This key ratio compares the price to earnings ratio to a firm’s earnings growth rate to see whether a share is cheap or expensive.
For example, if last year’s earnings per share was 10p and the current year forecast is 12p the expected earnings growth rate is 20%. Say the P/E ratio – the relationship between the current share price and one year’s earnings per share – is 30 then the PEG ratio is 1.5 (30/20).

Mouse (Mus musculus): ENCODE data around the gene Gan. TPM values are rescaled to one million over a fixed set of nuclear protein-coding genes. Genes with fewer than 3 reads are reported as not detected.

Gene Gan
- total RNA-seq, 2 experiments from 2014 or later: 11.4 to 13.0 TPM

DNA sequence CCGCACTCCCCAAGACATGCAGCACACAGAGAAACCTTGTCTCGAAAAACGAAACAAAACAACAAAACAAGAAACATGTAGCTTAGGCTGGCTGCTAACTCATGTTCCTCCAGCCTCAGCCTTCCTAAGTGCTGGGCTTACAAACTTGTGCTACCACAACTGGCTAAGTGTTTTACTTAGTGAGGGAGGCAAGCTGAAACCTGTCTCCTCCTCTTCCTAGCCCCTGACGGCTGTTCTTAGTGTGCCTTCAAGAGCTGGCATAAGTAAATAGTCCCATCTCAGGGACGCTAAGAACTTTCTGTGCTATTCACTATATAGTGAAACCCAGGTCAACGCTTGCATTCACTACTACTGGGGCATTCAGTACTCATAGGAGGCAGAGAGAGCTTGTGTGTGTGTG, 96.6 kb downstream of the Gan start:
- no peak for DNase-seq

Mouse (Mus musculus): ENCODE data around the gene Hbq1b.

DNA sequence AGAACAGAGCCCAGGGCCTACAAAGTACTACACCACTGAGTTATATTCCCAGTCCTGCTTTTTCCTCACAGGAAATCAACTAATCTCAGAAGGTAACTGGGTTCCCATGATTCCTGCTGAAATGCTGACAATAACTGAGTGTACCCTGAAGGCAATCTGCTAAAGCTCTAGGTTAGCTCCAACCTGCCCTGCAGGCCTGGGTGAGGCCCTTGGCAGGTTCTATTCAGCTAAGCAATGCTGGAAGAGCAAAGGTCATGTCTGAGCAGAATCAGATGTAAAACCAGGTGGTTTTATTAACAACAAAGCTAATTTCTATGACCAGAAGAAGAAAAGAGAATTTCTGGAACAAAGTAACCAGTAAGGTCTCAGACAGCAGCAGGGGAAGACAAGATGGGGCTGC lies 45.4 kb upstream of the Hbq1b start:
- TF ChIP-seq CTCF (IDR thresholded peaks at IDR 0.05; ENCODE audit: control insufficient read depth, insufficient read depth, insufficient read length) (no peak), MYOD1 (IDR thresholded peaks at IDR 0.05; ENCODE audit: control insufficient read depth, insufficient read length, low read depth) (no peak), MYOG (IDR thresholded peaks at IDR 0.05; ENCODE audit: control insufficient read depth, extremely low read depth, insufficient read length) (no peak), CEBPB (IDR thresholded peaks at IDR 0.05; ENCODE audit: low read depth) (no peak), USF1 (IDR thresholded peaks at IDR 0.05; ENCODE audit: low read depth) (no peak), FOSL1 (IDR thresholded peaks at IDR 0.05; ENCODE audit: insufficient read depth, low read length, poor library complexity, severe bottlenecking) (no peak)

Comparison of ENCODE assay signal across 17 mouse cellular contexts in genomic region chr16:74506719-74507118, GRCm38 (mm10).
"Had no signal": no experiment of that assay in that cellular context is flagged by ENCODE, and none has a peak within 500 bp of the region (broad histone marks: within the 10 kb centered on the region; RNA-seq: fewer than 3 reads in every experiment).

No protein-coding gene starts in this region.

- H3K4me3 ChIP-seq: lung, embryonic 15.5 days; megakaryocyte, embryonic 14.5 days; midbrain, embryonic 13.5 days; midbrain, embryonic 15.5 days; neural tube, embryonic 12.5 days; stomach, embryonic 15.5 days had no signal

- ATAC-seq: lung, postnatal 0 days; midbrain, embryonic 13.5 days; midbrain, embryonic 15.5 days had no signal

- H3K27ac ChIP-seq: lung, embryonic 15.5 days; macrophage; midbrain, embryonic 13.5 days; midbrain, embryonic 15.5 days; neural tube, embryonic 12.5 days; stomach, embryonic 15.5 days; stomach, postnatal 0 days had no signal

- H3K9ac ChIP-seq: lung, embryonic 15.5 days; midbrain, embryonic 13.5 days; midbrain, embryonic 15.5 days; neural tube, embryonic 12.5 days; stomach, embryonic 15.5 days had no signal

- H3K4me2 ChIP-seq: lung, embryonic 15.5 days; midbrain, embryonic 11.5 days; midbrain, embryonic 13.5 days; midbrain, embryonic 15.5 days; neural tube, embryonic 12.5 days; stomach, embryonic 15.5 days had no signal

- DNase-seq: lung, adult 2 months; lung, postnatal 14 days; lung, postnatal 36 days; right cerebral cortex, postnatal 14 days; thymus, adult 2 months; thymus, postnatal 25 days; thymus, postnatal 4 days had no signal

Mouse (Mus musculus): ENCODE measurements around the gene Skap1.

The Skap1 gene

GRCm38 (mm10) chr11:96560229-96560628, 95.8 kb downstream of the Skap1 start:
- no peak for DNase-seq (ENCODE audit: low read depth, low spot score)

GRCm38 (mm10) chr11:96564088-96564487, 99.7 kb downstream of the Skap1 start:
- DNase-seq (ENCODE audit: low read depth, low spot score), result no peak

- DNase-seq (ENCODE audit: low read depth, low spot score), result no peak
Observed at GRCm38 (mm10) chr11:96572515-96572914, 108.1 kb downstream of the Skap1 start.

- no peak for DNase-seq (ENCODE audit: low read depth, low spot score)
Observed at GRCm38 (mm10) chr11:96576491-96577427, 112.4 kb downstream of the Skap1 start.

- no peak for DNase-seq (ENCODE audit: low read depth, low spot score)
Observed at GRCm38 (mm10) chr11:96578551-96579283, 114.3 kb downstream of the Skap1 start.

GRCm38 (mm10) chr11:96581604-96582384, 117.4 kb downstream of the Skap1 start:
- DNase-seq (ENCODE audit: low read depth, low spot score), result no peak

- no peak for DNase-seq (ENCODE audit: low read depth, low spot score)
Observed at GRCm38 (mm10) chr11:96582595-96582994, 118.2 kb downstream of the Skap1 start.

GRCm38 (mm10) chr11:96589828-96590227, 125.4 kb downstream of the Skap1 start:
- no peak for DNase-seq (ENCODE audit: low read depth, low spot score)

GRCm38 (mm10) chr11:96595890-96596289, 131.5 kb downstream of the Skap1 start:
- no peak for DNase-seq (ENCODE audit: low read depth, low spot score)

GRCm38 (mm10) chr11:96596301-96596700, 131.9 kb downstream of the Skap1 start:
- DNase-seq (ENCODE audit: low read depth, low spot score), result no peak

A PEG above 1 can be an indicator of an overvalued share, in this case possibly by as much as 50%. Below 1 the ratio can indicate a bargain – this is based on the idea that a P/E ratio of say 10 implies an earnings growth rate of 10%.
If you expect the company’s earnings to grow by 15% then the P/E of only ten suggests the share price undervalues expected earnings growth (the PEG is 10/15 or 0.67). Of course, the theory collapses if the earnings forecast turns out to be optimistic.